While the number of new COVID-19 cases contracted this week is lower compared to last week’s, positive cases continue at a high level, prompting the Christian County Health Department to reimplement free drive-through COVID testing, according to CCHD in its weekly report.

According to the health department, the total cases for the county have moved to 9,233 as of Friday. The county has seen an increase of cases by 314 since last week, on Aug. 27. The previous week saw an increase of 468 between Aug. 27 and Sept. 2.

Of the 9,233 total cases, 625 of them are currently active cases, down from 647 since last week. Meanwhile, 8,494 cases have recovered from the virus.

Within the currently active cases, 252 are people aged zero to 21, 309 are between 22 and 59 and 60 are 60 to 84. There are only four active cases for ages 85 and older. The death toll for the county still sits at 114, the same as last week.

Of the 314 new cases this week, 19, or 6.1%, are considered breakthrough cases. Breakthrough cases mean that individuals who have been vaccinated have tested positive for the coronavirus. Last week breakthrough cases consisted of 5.3% of active cases.

The demographic breakdown of the new cases contracted this week is as follows: 97, or 30%, are pediatric cases, while 156 (49.7%) of the new cases are caucasians, 64 (20.4%) are African American, 14 (4.5%) are other and 80 (25.4%) are unknown.

Jennie Stuart Health also released its COVID-19 statistics for the weeks between Aug. 1 and Sept. 9.

According to JSH there were 131 people hospitalized with the coronavirus. Of those 131, 120 are unvaccinated and only 11 were vaccinated.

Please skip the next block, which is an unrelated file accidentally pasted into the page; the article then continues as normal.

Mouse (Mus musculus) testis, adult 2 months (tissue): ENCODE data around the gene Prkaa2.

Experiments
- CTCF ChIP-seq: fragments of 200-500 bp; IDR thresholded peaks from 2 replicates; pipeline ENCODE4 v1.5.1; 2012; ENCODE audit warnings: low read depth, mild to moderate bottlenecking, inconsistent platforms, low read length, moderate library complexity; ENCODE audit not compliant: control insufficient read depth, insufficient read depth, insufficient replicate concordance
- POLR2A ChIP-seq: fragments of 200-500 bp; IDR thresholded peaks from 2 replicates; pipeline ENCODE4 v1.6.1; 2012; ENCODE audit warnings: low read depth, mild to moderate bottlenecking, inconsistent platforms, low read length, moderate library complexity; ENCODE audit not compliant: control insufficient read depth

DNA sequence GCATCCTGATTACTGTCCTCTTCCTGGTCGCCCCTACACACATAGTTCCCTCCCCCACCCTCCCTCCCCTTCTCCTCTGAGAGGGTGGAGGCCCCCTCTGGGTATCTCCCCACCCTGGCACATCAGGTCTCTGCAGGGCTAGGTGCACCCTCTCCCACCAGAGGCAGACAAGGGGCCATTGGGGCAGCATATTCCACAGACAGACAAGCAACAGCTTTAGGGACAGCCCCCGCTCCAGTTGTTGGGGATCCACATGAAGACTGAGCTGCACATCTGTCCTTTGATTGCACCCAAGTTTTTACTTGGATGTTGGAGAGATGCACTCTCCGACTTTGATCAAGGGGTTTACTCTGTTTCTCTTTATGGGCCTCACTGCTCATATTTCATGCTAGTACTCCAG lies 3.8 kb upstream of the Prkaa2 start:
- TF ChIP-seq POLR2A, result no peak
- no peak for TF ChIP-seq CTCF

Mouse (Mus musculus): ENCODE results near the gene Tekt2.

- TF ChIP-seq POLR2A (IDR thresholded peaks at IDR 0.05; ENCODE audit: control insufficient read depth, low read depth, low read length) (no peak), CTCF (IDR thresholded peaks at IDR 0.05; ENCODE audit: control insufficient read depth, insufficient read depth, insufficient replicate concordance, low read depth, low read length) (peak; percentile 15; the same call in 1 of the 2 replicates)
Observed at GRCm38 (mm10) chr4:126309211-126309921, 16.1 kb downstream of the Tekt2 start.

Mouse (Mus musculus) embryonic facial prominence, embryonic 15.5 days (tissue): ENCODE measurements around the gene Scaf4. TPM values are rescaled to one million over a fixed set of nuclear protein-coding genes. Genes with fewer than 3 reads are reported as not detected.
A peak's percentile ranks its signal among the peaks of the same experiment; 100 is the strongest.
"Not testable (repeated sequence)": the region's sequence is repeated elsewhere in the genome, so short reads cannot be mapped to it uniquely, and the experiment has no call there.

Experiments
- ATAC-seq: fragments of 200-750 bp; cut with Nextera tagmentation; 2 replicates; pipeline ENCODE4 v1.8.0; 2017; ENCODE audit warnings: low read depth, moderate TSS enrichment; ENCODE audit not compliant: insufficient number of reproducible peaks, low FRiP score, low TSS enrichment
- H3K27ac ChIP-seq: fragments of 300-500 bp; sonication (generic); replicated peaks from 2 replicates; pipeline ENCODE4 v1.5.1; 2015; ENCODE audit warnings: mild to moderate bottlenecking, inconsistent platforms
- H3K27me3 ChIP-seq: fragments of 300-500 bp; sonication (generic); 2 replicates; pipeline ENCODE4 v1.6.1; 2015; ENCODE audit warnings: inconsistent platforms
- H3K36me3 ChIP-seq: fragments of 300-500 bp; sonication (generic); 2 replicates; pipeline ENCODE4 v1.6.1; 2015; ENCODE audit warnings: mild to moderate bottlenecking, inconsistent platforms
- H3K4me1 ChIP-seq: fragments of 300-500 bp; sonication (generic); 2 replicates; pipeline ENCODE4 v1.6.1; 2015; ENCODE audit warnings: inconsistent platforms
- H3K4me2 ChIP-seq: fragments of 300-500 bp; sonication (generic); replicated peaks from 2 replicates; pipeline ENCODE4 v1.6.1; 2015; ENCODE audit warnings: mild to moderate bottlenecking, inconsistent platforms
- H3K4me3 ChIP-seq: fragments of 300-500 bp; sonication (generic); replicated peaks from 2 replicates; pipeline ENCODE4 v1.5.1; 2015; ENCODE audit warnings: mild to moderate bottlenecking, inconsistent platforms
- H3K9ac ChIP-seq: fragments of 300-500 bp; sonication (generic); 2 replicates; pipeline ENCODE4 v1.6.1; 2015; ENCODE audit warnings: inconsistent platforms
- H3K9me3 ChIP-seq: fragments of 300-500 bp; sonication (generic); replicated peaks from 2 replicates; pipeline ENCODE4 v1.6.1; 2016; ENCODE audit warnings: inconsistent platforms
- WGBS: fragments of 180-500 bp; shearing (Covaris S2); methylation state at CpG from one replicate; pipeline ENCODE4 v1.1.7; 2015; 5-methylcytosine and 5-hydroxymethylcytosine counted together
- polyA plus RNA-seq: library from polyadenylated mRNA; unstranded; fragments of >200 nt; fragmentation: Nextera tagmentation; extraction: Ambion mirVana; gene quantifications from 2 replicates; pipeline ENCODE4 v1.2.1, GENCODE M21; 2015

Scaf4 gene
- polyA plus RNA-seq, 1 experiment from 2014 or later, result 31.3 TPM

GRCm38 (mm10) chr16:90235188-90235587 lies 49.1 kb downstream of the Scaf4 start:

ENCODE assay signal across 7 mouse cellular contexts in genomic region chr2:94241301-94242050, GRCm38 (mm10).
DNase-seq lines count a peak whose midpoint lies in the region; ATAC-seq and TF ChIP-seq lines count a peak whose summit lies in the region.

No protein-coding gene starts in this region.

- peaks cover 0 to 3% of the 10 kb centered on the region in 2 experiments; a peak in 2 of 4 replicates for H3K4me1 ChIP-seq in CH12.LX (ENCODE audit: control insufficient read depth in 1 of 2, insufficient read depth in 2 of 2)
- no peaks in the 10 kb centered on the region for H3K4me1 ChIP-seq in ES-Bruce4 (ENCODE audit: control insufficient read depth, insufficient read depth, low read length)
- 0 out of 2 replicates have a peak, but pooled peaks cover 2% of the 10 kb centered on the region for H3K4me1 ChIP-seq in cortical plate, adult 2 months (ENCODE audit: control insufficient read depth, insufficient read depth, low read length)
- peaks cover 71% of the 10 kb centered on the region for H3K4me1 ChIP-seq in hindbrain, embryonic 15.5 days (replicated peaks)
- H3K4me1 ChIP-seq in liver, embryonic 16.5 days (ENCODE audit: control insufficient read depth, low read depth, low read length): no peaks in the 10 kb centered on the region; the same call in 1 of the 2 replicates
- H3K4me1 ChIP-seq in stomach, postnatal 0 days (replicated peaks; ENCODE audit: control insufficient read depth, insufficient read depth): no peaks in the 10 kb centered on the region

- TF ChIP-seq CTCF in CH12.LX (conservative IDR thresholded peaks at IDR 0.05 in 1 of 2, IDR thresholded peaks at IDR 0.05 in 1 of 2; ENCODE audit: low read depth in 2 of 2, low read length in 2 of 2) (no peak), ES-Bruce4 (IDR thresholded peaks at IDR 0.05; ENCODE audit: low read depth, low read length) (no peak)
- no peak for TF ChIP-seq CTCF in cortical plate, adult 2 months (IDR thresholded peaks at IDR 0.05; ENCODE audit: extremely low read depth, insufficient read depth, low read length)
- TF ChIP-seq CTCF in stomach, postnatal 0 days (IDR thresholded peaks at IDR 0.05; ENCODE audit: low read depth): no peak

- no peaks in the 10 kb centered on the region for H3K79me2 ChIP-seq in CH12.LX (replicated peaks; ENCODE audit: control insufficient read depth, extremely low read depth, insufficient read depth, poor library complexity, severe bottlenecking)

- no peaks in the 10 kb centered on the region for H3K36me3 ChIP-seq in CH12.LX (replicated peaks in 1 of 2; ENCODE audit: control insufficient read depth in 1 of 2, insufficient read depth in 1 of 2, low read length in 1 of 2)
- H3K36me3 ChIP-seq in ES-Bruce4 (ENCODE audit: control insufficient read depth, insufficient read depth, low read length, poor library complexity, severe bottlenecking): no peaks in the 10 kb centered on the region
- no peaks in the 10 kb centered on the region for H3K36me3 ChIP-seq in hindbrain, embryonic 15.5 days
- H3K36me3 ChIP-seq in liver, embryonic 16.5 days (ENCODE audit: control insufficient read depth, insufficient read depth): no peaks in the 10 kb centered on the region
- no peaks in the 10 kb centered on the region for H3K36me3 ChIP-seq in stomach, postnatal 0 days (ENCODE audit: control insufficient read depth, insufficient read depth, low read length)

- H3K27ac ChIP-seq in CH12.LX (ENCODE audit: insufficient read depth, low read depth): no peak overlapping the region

Again of those 131, 25 are in the intensive care unit, with 24 of them being unvaccinated and only one is vaccinated. Of the 25 in the ICU, 17 people are on ventilators. None of those 17 individuals have received the vaccine.

According to the health department, so far in Christian County, 28,870 total vaccines have been given. Of those, 14,609 have been the first dose of the Moderna vaccine, while 13,276 have been the second dose and 48 have been the third dose. CCHD added that there have been 875 Johnson and Johnson doses provided. CCHD can administer Pfizer vaccines now and has administered 62 doses so far.

Last week, CCHD began administering third doses of the Moderna vaccine, specifically those with immunocompromised conditions.

CCHD clarified that the third dose Moderna shot is not a booster shot.

The third dose is to give people who have a compromised immune system extra protection and antibodies they need to get on the same level as people who aren’t immunocompromised, the health department said. The third dose is the same composition as the first two doses, CCHD added.

The department recommends that individuals who are in need of a third dose, to receive the same third dose as the first two. For example, if you received the Moderna vaccine, CCHD recommends getting the Moderna third dose. If you took Pfizer, they recommend getting the third Pfizer shot.

The third dose of the Moderna vaccine is currently available to this with the following immunocompromised conditions:

Active treatment for solid tumor and hematologic malignancies

Receipt of solid-organ transplant and taking immunosuppressive therapy

Receipt of CAR-T-cell or hematopoietic stem cell trans plant (within 2 years of transplantation or taking immunosuppression therapy)